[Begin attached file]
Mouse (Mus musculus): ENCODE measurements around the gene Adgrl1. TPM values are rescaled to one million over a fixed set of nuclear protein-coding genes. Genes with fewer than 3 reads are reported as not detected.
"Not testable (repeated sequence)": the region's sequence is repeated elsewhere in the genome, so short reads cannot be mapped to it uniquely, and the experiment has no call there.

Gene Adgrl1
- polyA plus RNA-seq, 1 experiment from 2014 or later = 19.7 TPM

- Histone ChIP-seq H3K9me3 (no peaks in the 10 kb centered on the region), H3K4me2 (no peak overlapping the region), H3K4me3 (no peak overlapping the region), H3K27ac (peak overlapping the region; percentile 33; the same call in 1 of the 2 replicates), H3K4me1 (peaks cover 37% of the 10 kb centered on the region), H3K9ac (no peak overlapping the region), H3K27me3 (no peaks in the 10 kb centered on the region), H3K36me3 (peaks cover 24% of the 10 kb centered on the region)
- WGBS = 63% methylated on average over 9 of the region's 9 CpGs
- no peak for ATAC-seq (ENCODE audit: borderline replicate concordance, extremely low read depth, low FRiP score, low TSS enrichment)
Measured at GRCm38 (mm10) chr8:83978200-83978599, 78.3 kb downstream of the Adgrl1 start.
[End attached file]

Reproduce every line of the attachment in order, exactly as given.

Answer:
Mouse (Mus musculus): ENCODE measurements around the gene Adgrl1. TPM values are rescaled to one million over a fixed set of nuclear protein-coding genes. Genes with fewer than 3 reads are reported as not detected.
"Not testable (repeated sequence)": the region's sequence is repeated elsewhere in the genome, so short reads cannot be mapped to it uniquely, and the experiment has no call there.

Gene Adgrl1
- polyA plus RNA-seq, 1 experiment from 2014 or later = 19.7 TPM

- Histone ChIP-seq H3K9me3 (no peaks in the 10 kb centered on the region), H3K4me2 (no peak overlapping the region), H3K4me3 (no peak overlapping the region), H3K27ac (peak overlapping the region; percentile 33; the same call in 1 of the 2 replicates), H3K4me1 (peaks cover 37% of the 10 kb centered on the region), H3K9ac (no peak overlapping the region), H3K27me3 (no peaks in the 10 kb centered on the region), H3K36me3 (peaks cover 24% of the 10 kb centered on the region)
- WGBS = 63% methylated on average over 9 of the region's 9 CpGs
- no peak for ATAC-seq (ENCODE audit: borderline replicate concordance, extremely low read depth, low FRiP score, low TSS enrichment)
Measured at GRCm38 (mm10) chr8:83978200-83978599, 78.3 kb downstream of the Adgrl1 start.